Two fish species, one frog species and a number of bat flies – all previously unknown to science – are believed to have been found in Guyana during the filming of a British TV series.

While working on the three-part series “Lost Land of the Jaguar” for BBC One, a team of researchers and wildlife film-makers spent six weeks exploring the rainforests of Guyana. “In a short time, we caught hundreds of species, 10% of which may be new to science. It was unreal, unbelievable,” says zoologist Dr George McGavin, one of four presenters of the documentary.

The two newfound fishes are both small creatures; one is a small banded fish belonging to the genus Hemiodus and one is a tiny parasitic “vampire” catfish that fell out of the gills of a bigger catfish. The gill dwelling fish is a member of the genus Vandellia and hence a close relative of the feared Candirú catfishes, famous for their peculiar capability of entering the human urethra. They are commonly referred to as “vampire fish” since they feed on the blood of other animals.

The scientists partaking in the expedition will now have to sit down and research all their findings more thoroughly in order find out if this is actually entirely new species, and if so, describe them scientifically and assign them scientific names. As Dr McGavin says “Catching is the easy bit, the hard bit is going back to the lab and examining the species, comparing them to collections and books – seeing if they are new to science. One hour in the field can equal hundreds of hours in the lab.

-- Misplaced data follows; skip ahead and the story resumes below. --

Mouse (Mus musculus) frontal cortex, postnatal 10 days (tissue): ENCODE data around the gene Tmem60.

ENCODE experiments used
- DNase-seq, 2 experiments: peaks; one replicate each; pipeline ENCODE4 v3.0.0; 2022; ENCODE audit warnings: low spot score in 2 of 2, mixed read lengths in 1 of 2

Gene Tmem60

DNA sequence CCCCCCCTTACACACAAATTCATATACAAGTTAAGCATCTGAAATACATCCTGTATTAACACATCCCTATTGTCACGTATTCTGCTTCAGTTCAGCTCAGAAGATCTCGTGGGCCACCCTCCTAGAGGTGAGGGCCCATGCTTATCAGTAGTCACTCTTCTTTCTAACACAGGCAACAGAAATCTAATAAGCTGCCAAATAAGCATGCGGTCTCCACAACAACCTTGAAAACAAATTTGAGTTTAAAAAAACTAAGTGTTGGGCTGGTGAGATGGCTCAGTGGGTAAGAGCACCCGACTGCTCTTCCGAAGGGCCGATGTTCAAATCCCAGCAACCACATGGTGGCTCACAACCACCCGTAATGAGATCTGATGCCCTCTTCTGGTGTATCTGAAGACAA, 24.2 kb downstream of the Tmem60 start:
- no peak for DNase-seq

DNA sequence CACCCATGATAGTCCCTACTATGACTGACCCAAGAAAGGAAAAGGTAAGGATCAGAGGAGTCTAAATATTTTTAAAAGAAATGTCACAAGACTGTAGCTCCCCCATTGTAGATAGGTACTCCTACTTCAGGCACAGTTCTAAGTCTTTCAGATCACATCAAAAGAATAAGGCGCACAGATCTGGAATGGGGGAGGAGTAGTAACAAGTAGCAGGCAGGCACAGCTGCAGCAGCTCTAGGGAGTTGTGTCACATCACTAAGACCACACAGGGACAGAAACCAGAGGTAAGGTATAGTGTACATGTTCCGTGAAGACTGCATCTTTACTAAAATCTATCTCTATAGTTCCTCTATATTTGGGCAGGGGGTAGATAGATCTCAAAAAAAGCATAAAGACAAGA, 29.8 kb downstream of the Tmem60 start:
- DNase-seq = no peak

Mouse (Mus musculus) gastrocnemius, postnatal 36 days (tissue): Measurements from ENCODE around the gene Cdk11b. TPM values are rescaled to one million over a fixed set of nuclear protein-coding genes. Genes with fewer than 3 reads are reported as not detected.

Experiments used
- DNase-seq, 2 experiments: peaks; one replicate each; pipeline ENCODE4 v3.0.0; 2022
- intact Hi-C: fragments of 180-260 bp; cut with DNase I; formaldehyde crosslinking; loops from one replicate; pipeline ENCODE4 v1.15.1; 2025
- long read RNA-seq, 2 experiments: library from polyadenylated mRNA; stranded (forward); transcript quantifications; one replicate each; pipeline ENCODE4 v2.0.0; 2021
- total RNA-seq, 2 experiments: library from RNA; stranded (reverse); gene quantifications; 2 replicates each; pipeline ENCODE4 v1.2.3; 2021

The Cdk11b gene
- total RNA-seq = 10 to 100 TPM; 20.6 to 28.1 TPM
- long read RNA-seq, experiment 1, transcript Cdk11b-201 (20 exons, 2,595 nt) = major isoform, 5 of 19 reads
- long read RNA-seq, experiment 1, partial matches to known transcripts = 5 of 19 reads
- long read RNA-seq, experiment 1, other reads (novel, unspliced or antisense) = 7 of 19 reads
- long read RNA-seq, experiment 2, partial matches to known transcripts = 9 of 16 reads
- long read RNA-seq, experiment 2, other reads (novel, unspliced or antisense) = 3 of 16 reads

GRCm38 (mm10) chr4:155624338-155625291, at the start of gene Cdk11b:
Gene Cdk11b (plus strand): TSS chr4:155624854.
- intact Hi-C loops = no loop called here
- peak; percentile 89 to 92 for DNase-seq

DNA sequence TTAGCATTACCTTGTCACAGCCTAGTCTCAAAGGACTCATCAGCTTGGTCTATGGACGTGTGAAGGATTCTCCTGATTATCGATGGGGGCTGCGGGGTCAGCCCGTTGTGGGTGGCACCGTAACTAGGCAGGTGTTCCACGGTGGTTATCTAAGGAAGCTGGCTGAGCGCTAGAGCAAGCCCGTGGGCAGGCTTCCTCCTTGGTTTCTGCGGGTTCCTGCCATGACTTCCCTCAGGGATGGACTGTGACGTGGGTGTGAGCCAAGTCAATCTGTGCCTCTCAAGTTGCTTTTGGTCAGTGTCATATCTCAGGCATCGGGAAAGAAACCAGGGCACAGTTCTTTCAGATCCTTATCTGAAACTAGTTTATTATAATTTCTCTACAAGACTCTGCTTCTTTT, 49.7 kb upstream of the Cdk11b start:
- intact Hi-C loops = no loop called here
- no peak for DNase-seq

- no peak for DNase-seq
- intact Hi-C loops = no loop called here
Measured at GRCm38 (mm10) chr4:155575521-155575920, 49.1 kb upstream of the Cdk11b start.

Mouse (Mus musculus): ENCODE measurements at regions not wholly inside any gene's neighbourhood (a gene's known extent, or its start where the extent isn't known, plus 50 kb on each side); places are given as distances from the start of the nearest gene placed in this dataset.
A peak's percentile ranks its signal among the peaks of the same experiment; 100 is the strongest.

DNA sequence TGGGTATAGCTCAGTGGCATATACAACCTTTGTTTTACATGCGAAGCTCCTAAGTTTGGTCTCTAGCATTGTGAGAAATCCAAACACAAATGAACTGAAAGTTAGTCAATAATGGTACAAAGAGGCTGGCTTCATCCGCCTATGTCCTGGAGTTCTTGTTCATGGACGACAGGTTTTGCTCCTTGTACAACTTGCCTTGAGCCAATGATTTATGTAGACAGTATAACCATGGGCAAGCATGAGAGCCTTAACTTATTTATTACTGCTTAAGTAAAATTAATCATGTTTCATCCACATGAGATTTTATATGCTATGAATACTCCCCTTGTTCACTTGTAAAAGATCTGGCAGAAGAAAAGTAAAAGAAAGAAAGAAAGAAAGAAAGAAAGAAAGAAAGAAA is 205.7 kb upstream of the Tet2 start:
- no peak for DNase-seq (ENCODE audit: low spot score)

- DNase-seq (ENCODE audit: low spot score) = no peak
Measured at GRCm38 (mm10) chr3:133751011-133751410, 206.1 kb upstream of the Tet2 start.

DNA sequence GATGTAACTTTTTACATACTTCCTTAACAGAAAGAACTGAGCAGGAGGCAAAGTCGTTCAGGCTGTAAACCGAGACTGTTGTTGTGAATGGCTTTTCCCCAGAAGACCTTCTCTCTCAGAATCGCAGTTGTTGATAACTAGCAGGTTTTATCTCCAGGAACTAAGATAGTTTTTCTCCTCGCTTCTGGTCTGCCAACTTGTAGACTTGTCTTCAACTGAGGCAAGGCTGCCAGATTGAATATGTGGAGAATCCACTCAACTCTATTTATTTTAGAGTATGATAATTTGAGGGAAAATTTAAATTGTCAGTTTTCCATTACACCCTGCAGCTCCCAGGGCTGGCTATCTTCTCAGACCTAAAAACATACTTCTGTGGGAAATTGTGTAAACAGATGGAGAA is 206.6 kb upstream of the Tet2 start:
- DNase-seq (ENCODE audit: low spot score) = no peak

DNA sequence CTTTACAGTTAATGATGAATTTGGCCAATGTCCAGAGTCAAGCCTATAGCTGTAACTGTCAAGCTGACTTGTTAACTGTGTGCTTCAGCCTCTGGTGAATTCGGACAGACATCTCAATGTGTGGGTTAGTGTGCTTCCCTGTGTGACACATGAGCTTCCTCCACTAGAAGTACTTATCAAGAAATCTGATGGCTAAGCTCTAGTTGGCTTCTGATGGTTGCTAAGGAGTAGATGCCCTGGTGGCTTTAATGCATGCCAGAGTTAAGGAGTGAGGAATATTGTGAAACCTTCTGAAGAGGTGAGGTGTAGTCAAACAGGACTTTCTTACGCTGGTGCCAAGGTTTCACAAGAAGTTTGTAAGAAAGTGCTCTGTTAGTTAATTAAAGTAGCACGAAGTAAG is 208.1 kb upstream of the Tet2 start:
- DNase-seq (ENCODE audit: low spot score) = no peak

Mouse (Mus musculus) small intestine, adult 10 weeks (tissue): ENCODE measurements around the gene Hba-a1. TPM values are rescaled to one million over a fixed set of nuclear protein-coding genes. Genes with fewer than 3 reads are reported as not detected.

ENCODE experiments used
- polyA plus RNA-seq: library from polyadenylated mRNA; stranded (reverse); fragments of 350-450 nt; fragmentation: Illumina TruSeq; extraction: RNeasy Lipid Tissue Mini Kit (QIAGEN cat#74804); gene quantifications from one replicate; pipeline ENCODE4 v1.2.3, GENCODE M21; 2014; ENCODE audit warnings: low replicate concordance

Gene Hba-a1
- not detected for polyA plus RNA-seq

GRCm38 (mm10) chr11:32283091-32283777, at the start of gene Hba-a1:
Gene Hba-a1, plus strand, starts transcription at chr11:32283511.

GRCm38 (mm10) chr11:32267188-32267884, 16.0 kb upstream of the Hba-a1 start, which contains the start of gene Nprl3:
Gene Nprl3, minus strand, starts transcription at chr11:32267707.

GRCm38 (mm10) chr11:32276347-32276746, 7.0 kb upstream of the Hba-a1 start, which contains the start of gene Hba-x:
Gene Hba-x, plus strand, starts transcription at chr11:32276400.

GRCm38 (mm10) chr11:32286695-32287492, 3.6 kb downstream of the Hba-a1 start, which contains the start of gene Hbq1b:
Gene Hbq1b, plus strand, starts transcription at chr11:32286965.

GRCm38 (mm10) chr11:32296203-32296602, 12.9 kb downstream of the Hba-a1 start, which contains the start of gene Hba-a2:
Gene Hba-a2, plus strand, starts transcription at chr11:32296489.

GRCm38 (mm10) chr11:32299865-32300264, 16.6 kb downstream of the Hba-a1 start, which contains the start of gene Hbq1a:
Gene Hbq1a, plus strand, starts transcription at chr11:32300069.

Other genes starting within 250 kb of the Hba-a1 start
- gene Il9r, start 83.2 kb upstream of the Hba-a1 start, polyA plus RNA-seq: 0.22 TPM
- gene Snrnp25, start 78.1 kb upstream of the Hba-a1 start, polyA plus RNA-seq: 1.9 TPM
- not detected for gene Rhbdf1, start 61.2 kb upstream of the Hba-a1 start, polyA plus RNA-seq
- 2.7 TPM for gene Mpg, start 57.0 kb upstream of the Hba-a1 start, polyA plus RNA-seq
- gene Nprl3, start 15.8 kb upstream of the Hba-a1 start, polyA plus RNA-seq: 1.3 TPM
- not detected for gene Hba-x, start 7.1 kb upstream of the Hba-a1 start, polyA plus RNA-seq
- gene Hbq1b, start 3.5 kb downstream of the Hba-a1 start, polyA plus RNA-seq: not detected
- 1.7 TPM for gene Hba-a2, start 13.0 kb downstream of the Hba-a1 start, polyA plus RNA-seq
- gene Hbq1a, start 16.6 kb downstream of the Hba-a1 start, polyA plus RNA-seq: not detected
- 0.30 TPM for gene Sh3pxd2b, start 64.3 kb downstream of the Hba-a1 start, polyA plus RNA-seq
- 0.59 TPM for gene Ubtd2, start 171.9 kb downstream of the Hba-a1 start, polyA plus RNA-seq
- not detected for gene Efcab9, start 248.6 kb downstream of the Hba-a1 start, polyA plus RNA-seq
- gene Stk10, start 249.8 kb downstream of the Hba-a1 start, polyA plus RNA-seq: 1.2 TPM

In addition to the possibly newfound species, the documentary includes highlights like footage of the world’s heaviest snake, the Anaconda, the world’s bulkiest eagle, the American Harpy Eagle (Harpia harpyja), and the enormous Goliath spider (Theraphosa blondi) – also known as the Goliath birdeater. The film-makers have also managed to capture on film the elusive Jaguar from which the series derives its name.

BBC aired all three episodes of “Lost Land of the Jaguar” in August 2008.

You can see a film of the small banded fish here

Guyana, previously known as British Guyana, is a small nation located at the Atlantic side of southern South America. It borders to Suriname, Brazil, and Venezuela. Being slightly smaller than the state of Idaho, Guyana is the third smallest country on the South American mainland. The land can be divided into four main natural regions: a narrow strip of fertile plain along the Atlantic coast where most of the population lives, a hilly white sand belt more inland, a highland region covered in dense rainforest across the middle of the country, and a grassy savannah habitat that can be found to the south as well as in the interior highlands.